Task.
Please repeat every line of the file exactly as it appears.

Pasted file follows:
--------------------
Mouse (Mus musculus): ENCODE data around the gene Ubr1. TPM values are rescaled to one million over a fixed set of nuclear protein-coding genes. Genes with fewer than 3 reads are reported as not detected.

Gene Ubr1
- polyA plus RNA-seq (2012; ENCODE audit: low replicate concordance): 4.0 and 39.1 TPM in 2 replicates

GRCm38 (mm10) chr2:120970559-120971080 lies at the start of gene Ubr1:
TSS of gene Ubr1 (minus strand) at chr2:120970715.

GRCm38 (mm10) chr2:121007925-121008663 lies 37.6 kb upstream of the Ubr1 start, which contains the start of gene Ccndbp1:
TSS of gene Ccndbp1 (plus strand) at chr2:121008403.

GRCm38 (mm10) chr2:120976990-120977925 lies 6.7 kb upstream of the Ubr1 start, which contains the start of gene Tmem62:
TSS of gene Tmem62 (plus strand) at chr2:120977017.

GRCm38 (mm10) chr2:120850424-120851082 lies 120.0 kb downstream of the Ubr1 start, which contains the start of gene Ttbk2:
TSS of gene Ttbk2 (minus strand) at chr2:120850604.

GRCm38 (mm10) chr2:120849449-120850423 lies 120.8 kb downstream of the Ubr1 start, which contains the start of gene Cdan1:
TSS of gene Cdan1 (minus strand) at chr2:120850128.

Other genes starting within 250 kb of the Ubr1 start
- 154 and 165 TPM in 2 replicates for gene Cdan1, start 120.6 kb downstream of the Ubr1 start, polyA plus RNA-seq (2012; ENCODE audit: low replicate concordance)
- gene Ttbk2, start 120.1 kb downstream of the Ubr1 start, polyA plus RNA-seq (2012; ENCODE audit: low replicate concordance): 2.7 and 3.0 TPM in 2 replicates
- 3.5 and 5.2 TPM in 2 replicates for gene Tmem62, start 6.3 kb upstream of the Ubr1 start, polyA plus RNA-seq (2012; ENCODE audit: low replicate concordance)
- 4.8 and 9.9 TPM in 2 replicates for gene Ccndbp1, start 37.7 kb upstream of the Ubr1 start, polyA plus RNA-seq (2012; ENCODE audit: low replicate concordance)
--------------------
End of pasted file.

Mouse (Mus musculus): ENCODE data around the gene Ubr1. TPM values are rescaled to one million over a fixed set of nuclear protein-coding genes. Genes with fewer than 3 reads are reported as not detected.

Gene Ubr1
- polyA plus RNA-seq (2012; ENCODE audit: low replicate concordance): 4.0 and 39.1 TPM in 2 replicates

GRCm38 (mm10) chr2:120970559-120971080 lies at the start of gene Ubr1:
TSS of gene Ubr1 (minus strand) at chr2:120970715.

GRCm38 (mm10) chr2:121007925-121008663 lies 37.6 kb upstream of the Ubr1 start, which contains the start of gene Ccndbp1:
TSS of gene Ccndbp1 (plus strand) at chr2:121008403.

GRCm38 (mm10) chr2:120976990-120977925 lies 6.7 kb upstream of the Ubr1 start, which contains the start of gene Tmem62:
TSS of gene Tmem62 (plus strand) at chr2:120977017.

GRCm38 (mm10) chr2:120850424-120851082 lies 120.0 kb downstream of the Ubr1 start, which contains the start of gene Ttbk2:
TSS of gene Ttbk2 (minus strand) at chr2:120850604.

GRCm38 (mm10) chr2:120849449-120850423 lies 120.8 kb downstream of the Ubr1 start, which contains the start of gene Cdan1:
TSS of gene Cdan1 (minus strand) at chr2:120850128.

Other genes starting within 250 kb of the Ubr1 start
- 154 and 165 TPM in 2 replicates for gene Cdan1, start 120.6 kb downstream of the Ubr1 start, polyA plus RNA-seq (2012; ENCODE audit: low replicate concordance)
- gene Ttbk2, start 120.1 kb downstream of the Ubr1 start, polyA plus RNA-seq (2012; ENCODE audit: low replicate concordance): 2.7 and 3.0 TPM in 2 replicates
- 3.5 and 5.2 TPM in 2 replicates for gene Tmem62, start 6.3 kb upstream of the Ubr1 start, polyA plus RNA-seq (2012; ENCODE audit: low replicate concordance)
- 4.8 and 9.9 TPM in 2 replicates for gene Ccndbp1, start 37.7 kb upstream of the Ubr1 start, polyA plus RNA-seq (2012; ENCODE audit: low replicate concordance)